Written byPanpan Wang
But First, A Brief Anecdote About (Fake) Murders and Period Blood
Last Halloween a friend of mine, Chase, came dressed to the office as Jason. Or Freddy Kreuger. Or one of those types of characters. He had a plastic knife strapped to his belt and fake blood smeared on his face and body. It was a pretty aggressive costume for the office, but also pretty rad.
Chase just goes for it.
Near the end of the day, a female colleague who hadn’t seen Chase said to him as she walked by,
“Wow. That time of the month at home, huh?"to which he responded, “Oh man… that’s over the line, don’t you think?”
I don’t blame him for thinking this. I kind of thought this, too.
Even as you read this, you might have even thought to yourself that her comment was pretty gross.
“Wait… are you serious?”, she responded. “You have smeared — on your person — the blood of someone that you supposedly murdered by hacking them to death with a machete, and me joking that it’s from your girlfriend’s monthly cycle is over the line?”
Ignorance is Not Bliss
I get to talk about menstruation on a near-daily basis, and most of those conversations are with women.
Much of the time, the women are apologetic:
“Oh, I’m sorry, I know this might be kind of weird or TMI…”
“I hope this isn’t too awkward.”
Or just simply visibly uncomfortable with talking about this with a man.
It saddens but doesn’t surprise me that this is the assumption that most women have when talking to a man about this topic.
I have a sex-ed version of the biology of periods, sure.
And I know about the benefits of period sex, but there was so much of the day-to-day reality of having a period that I didn’t understand.
Gentlemen. Did you know that women here and abroad:
Pull their tampon string to the side every time they pee, because getting pee on the string means you need to replace the tampon (and who wants wet panties)? Get cramps that hurt so badly that they have to take sick days from work? Can actually die or lose a leg from toxic shock syndrome? Really worry about the environment and the best way to dispose of their monthly products? (Apparently you’re not supposed to flush tampons. Who knew?) Have to deal with stigma that impacts girls’ education on a global scale?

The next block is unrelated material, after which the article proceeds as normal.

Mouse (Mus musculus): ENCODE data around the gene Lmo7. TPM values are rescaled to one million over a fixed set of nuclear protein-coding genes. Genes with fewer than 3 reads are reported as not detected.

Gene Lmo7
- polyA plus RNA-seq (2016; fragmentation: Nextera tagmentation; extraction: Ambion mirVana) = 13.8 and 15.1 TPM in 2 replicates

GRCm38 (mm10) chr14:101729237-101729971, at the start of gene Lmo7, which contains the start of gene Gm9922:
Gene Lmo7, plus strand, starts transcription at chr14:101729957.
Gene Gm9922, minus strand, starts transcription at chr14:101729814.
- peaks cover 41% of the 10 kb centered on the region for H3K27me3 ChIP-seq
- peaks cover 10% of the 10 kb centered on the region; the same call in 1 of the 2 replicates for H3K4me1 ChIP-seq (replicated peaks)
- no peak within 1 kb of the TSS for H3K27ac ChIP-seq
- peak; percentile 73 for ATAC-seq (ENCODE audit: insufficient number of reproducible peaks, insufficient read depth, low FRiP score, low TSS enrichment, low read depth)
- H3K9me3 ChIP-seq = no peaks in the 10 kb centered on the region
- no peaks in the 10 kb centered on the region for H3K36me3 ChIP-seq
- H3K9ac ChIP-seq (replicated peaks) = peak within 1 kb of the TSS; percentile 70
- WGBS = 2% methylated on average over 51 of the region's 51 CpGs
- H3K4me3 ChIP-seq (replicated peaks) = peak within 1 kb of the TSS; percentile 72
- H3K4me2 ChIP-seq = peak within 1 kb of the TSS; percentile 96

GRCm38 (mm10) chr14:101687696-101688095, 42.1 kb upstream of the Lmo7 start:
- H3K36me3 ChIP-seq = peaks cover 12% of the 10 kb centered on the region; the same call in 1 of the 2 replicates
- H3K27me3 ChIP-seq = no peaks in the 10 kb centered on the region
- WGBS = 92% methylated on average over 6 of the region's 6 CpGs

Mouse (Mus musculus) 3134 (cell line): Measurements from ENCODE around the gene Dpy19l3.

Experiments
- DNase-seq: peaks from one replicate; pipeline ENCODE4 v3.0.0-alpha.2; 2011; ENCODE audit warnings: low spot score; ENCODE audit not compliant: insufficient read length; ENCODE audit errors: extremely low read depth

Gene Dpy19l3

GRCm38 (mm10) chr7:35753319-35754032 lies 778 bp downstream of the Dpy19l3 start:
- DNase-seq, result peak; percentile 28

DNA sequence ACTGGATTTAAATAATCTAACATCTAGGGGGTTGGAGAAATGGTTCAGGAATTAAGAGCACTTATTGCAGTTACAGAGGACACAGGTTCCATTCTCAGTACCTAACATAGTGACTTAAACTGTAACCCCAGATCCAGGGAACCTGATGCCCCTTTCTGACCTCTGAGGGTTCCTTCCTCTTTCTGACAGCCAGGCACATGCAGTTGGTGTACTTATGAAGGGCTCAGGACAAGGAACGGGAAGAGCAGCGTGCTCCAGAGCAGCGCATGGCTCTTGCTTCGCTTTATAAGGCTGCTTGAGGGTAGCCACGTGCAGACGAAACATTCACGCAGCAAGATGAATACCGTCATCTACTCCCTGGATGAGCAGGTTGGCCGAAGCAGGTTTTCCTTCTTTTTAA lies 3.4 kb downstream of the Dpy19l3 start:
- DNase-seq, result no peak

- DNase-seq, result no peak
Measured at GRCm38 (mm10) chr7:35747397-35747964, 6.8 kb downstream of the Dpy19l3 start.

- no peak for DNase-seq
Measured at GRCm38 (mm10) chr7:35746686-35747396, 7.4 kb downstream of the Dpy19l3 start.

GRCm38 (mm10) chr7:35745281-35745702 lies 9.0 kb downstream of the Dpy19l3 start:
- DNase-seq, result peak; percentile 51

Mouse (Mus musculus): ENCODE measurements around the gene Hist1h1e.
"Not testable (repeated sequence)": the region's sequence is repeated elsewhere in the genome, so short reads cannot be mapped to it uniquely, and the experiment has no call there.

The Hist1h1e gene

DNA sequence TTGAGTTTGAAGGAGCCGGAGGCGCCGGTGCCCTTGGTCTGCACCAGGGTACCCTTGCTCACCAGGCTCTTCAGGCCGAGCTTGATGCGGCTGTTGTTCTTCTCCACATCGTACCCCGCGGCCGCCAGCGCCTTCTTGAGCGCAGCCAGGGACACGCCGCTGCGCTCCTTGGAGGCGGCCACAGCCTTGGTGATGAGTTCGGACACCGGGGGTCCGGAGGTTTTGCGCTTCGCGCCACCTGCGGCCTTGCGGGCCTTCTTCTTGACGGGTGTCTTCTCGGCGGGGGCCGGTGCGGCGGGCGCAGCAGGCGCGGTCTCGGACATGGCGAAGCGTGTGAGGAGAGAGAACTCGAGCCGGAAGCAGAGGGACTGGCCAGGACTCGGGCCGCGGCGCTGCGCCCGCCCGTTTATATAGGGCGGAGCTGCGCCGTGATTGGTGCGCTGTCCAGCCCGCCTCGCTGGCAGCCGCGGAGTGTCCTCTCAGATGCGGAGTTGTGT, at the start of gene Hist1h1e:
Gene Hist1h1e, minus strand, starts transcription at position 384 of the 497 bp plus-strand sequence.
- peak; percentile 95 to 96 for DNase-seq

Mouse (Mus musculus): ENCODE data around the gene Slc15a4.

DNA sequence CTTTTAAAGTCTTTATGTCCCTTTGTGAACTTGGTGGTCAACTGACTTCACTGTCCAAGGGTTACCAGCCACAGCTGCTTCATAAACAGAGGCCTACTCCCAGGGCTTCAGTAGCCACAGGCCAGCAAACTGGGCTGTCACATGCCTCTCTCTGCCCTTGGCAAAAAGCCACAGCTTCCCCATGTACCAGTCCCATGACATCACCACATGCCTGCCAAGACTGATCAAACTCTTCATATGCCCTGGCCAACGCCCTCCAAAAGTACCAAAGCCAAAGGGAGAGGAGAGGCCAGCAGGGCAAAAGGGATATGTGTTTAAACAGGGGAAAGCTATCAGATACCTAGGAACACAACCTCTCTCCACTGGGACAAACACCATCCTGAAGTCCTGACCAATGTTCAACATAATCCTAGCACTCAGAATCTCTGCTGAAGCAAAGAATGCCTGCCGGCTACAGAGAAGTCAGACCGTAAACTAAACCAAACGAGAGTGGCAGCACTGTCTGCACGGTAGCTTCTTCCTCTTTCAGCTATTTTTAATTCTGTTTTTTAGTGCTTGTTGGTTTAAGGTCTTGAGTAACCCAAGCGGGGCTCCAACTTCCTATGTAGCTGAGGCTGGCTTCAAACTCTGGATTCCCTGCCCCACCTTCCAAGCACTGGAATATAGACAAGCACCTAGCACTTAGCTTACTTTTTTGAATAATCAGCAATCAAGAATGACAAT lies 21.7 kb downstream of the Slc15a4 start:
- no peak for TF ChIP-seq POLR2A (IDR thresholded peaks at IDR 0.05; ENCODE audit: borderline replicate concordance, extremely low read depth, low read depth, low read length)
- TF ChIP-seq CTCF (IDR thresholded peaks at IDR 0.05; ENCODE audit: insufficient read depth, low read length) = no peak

Getting really into the — and pardon the expression — weeds on the topic of menstruation has made me a better and more empathetic person.
I simply didn’t know how the other half lives. (And knowing is half the battle).
But mostly, I’ve come away from conversations this past year with the feeling that many women are fighting their own bodies on a monthly basis, and that the struggle is often silent.
Sure we make jokes, and the conversation has started, but on an individual level these jokes are relegated to the category of bathroom humor.
In reality, a woman’s cycle gives life to us all and should be elevated to its rightful, life-giving glory rather than relegated to sitting along side flatulence and feces.
Where We’re Headed in 2016
But I’m optimistic that 2016 will bring with it conversations of a more matter-of-fact nature.
I’m optimistic that it will start to be no longer surprising or embarrassing that a man can talk to a woman about tampons and menstruation and innovation in feminine hygiene products.
Last weekend I was with my close friend, Matt, and a small group of women talking openly about what sorts of products they use for their cycle. He was listening but not speaking. He said to them afterwards,
“I really appreciated listening to you all talking in a ‘blocking and tackling’ and almost mundane way about something that is usually seen as taboo. It was really refreshing.”
Here’s to many more of these conversations in 2016 and to men like Matt participating in them.
This article was originally published on Medium byPanpan Wang, an advisor and investor in The Flex Company.